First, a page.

Financial Literacy: Kids and Money

Financial Literacy

Although there is more to learn about money than how to count coins and bills, the subject is largely ignored in most middle- and high-schools. But somewhere between giving them an allowance, and waving goodbye as they move out of the house, kids need an introduction to financial literacy, including learning about earning, budgeting, saving and investing.

Financial Literacy Resource Handout for Classroom or Homeschool: Just $2.00

Money as You Grow5 stars

"Twenty things kids need to know to live financially smart lives." Starting with 3-5 year olds, each milestone is grouped by age up to 18 and over. For preschoolers, the first milestone is "1) You need money to buy things." For high-schoolers, the last milestone is "20) When investing consider the risks and the annual expenses." Each item has pop-up activities to help your child reach the milestone.

Money Instructor4 stars

Money Instructor features lessons about money skills, earning, saving, investing, and starting a business. Each section includes printable and interactive worksheets, and lesson plans for teachers. "If you have a budget and stick to it, you will be less likely to blow your money during random daily spending. A budget can help you reach a financial goal because it controls how much you spend and how much you save. Budgets can help eliminate many money surprises because you've planned ahead and know what to expect each month."

MyMoney.gov5 stars

The My Money Five are five building blocks for managing your money: earn, save and invest, protect, spend, and borrow. "Sometimes it's necessary to borrow for major purchases like an education, a car, a house, or maybe even to meet unexpected expenses. Your ability to get a loan generally depends on your credit history, and that depends largely on your track record at repaying what you've borrowed in the past and paying your bills on time."

Practical Money Skills for Life5 stars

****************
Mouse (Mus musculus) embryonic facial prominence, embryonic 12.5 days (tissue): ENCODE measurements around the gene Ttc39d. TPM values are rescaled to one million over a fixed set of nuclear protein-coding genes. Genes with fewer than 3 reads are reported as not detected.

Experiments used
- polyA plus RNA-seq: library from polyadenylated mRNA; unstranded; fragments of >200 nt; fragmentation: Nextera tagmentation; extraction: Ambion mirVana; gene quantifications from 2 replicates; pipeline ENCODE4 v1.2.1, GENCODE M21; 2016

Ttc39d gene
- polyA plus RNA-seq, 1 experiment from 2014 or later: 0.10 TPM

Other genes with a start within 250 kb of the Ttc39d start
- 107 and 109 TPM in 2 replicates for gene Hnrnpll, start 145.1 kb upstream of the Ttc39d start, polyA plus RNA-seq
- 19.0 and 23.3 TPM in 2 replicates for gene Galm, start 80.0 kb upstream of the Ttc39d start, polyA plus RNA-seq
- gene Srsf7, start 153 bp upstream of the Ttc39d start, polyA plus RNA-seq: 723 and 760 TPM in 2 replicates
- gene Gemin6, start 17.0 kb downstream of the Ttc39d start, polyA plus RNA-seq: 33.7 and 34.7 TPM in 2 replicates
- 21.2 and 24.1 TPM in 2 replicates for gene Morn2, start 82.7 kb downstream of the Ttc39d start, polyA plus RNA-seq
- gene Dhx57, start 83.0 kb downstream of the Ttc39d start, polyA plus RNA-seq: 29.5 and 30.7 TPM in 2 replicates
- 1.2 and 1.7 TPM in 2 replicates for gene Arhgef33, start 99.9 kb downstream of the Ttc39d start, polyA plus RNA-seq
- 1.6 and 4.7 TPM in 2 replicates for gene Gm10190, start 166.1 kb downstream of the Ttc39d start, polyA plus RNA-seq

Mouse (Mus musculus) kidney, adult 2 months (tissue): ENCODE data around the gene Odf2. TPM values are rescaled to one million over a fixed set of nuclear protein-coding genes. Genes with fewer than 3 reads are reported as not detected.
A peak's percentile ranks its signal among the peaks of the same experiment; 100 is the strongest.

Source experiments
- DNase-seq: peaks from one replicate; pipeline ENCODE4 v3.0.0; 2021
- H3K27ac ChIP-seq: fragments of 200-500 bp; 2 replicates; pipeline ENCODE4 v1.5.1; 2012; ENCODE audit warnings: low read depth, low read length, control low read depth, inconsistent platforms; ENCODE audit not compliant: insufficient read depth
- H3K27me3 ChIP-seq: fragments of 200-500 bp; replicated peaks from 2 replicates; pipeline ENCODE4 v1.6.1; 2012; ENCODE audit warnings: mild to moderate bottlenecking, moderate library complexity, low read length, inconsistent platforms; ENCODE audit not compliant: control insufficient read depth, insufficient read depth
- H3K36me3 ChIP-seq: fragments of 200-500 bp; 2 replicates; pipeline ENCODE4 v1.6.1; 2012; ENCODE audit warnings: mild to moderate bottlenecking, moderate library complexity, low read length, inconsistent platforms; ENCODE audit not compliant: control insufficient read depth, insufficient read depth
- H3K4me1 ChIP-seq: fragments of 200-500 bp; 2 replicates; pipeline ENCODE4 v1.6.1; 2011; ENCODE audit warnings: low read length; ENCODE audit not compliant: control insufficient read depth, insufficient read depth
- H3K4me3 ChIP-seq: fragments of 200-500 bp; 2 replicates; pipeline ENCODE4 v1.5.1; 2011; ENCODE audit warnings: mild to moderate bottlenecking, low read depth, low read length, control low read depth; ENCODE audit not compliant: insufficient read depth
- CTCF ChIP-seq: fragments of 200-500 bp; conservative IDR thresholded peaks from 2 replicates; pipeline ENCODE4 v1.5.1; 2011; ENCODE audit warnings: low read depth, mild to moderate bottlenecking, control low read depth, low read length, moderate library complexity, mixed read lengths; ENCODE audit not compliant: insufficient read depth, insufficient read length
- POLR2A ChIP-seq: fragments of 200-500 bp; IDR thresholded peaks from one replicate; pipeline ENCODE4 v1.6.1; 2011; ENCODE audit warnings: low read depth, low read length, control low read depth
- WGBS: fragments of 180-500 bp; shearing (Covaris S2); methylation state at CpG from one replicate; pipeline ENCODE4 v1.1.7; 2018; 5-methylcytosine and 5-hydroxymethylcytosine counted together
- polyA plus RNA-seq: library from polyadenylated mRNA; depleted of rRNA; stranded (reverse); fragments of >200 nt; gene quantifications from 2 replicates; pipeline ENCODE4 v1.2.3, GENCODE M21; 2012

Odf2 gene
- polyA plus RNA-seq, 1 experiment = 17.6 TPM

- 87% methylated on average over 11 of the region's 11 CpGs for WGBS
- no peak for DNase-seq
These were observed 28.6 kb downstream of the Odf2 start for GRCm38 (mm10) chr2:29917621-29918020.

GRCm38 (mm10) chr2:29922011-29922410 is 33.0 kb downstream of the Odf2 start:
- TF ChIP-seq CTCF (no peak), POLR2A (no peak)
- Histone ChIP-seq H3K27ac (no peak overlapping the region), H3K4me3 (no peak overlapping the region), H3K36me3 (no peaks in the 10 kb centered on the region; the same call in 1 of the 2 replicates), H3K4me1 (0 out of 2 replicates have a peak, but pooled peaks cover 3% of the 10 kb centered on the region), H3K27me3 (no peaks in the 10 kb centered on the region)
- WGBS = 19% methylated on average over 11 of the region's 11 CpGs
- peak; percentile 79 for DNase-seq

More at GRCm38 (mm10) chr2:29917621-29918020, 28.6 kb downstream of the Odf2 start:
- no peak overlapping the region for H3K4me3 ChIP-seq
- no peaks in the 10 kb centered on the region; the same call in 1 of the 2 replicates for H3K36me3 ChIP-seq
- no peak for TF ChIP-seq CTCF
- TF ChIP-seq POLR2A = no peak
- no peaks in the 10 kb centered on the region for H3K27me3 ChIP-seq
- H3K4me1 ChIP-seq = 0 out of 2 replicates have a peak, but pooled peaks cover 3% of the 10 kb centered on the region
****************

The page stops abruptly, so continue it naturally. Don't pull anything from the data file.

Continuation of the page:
Although the only section specifically created for kids is Games (they're great, by the way) there is plenty here for high-school students who are ready for the information on Credit & Debit, and Saving & Spending. Teachers will also find lesson plans for PreK and up (including college-level material).

The Mint5 stars

Whether you're a kid, teen, recent graduate, parent, or teacher, The Mint has a portal for you. For kids, The Mint covers earning, saving, spending and giving. For teens, it adds owing, tracking, investing and safeguarding. "You skid on wet pavement and wreck your bike. You leave your backpack on the bus, and no one turns it in. These events are called 'losses.' You no longer have a backpack or a bike. Who replaces these items? What if your parents say that you must replace the lost backpack because you were careless?"

Financial Literacy Resource Handout for Classroom or Homeschool: Just $2.00

Honorable Mentions

The following links are either new discoveries or sites that didn't make it into my newspaper column because of space constraints. Enjoy!

360 Degrees of Financial Literacy

Federal Reserve Education

Rich Dad

US Mint: Financial Literacy

Cite This Page

Feldman, Barbara. "Financial Literacy." Surfnetkids. Feldman Publishing. 7 Apr. 2015. Web. 28 Aug. 2015. < >.

About This Page

By . Originally published April 7, 2015. Last modified April 7, 2015.

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